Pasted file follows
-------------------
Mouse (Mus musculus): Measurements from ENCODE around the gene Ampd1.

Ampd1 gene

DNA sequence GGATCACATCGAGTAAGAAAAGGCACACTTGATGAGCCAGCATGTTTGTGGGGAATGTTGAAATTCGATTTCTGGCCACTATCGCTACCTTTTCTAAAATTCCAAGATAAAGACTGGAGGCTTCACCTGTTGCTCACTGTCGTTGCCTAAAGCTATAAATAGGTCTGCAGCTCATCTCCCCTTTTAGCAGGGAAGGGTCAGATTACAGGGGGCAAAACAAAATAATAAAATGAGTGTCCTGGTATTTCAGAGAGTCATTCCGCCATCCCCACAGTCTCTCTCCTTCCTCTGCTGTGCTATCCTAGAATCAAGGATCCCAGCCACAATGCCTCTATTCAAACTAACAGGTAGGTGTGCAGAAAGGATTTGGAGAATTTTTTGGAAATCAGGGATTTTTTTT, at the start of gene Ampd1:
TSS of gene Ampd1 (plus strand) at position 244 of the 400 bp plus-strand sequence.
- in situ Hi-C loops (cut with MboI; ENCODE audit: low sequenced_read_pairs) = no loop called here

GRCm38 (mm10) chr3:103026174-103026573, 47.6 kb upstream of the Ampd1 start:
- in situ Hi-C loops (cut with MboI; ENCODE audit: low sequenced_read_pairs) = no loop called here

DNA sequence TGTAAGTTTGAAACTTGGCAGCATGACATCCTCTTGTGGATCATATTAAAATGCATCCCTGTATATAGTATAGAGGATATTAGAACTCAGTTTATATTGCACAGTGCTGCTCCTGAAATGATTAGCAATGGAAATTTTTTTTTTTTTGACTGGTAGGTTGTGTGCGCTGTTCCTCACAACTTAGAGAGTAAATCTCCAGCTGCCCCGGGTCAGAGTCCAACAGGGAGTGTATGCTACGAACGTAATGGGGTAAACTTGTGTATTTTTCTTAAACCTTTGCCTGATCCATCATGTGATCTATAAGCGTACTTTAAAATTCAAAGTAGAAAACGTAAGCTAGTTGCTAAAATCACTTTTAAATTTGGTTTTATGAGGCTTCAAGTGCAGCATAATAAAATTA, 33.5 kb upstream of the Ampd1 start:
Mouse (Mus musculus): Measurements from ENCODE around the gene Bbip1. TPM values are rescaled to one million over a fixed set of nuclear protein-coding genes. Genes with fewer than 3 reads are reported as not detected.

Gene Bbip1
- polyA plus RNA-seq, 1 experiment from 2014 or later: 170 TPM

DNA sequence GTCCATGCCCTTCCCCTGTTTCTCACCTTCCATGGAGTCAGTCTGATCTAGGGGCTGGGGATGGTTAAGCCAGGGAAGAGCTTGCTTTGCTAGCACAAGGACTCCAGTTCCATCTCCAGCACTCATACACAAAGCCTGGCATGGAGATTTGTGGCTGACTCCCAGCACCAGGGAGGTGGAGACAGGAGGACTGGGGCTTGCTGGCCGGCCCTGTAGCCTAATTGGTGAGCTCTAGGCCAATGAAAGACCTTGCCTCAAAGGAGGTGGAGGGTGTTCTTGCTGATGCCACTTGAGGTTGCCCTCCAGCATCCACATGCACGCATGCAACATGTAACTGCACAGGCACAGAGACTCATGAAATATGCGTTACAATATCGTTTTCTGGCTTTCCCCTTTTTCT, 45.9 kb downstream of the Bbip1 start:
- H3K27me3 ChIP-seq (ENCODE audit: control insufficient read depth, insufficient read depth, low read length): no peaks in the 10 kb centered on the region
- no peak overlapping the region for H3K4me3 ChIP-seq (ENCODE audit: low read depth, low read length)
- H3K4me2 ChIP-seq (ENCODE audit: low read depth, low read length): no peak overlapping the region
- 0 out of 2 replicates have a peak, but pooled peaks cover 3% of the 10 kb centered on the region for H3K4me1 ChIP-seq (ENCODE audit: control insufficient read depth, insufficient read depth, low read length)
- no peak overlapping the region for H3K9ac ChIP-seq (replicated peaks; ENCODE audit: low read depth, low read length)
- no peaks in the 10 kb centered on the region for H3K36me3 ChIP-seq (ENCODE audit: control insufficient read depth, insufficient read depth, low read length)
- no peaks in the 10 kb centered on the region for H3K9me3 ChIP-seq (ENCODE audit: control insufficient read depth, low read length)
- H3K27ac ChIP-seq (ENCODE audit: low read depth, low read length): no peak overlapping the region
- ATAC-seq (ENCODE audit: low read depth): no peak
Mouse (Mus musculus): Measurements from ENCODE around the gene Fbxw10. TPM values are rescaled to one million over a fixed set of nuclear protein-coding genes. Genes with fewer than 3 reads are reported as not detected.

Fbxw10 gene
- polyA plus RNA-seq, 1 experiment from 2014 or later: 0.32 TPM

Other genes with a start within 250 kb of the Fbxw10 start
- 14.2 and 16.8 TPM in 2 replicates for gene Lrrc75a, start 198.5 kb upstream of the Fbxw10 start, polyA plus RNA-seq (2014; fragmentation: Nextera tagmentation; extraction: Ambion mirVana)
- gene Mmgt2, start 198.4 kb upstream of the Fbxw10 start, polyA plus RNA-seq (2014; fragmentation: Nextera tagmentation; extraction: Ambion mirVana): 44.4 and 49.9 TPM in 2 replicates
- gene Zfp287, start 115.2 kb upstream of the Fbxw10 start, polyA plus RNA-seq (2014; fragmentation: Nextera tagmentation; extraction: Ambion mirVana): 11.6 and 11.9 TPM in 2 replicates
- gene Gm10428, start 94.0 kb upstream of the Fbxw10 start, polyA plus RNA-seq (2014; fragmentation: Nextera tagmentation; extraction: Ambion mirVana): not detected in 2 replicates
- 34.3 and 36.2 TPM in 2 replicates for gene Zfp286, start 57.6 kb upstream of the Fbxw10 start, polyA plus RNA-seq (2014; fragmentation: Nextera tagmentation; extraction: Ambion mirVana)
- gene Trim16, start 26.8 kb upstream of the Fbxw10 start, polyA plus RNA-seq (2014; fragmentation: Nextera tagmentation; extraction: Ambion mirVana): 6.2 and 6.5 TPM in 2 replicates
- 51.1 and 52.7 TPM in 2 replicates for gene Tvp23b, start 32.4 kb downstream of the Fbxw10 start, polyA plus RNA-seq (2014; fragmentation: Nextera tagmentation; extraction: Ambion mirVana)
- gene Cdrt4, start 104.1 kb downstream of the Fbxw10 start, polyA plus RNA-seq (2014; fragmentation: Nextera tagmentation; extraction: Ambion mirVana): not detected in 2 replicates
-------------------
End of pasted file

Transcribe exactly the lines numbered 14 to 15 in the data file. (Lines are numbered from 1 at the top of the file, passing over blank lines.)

- no peak overlapping the region for H3K4me3 ChIP-seq (ENCODE audit: low read depth, low read length)
- H3K4me2 ChIP-seq (ENCODE audit: low read depth, low read length): no peak overlapping the region